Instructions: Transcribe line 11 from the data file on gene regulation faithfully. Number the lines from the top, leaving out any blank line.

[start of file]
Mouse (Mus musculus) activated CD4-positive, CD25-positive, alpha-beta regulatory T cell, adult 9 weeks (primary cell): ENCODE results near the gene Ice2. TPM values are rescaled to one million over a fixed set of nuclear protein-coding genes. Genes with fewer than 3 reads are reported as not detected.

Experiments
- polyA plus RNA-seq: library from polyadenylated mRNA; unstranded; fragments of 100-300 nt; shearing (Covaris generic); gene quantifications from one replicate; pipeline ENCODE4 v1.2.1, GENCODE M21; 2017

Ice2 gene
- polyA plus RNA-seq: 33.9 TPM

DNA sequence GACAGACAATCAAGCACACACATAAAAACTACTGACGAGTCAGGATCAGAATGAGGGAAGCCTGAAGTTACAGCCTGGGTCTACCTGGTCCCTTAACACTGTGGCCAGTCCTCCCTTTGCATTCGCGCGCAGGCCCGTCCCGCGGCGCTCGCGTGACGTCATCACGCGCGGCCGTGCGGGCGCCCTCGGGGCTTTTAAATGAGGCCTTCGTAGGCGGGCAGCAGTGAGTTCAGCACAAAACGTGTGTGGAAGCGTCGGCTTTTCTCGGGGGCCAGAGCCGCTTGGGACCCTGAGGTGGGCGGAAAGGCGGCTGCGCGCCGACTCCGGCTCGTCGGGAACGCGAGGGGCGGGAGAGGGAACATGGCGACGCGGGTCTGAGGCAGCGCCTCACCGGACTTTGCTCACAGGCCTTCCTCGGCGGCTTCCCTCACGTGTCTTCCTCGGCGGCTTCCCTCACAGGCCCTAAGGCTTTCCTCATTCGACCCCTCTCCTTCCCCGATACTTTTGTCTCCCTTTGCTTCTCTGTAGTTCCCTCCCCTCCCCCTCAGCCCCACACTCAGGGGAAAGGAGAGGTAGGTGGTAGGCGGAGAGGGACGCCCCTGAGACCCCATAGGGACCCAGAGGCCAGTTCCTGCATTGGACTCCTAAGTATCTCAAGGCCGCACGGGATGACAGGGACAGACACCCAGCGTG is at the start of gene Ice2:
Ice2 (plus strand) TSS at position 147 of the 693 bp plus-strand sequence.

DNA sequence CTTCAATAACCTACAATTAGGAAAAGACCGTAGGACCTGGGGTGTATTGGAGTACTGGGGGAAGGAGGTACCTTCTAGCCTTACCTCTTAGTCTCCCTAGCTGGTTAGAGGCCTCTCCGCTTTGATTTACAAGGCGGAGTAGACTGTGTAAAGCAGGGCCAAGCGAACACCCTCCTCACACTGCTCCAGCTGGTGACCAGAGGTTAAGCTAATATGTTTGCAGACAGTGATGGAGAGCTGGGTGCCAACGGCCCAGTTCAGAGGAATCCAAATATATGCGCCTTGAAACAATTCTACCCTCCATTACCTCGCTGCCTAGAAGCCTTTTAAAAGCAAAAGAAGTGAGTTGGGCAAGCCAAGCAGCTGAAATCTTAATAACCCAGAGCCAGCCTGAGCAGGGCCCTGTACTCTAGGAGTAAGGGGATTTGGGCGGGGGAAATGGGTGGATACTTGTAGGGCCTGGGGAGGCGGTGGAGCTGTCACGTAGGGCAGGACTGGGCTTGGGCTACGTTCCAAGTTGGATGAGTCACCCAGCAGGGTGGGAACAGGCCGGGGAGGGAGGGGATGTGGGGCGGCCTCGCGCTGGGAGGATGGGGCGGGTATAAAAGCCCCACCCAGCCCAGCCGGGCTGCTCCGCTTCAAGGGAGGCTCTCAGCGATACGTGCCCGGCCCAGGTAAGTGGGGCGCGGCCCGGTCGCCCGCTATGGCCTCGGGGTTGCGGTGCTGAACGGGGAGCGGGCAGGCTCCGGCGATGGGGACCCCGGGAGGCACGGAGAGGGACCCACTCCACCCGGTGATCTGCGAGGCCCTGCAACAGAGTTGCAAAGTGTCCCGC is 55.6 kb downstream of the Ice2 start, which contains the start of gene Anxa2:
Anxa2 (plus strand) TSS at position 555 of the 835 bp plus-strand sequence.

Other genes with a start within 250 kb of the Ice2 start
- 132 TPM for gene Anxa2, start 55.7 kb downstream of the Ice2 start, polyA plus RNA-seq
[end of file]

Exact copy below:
- 132 TPM for gene Anxa2, start 55.7 kb downstream of the Ice2 start, polyA plus RNA-seq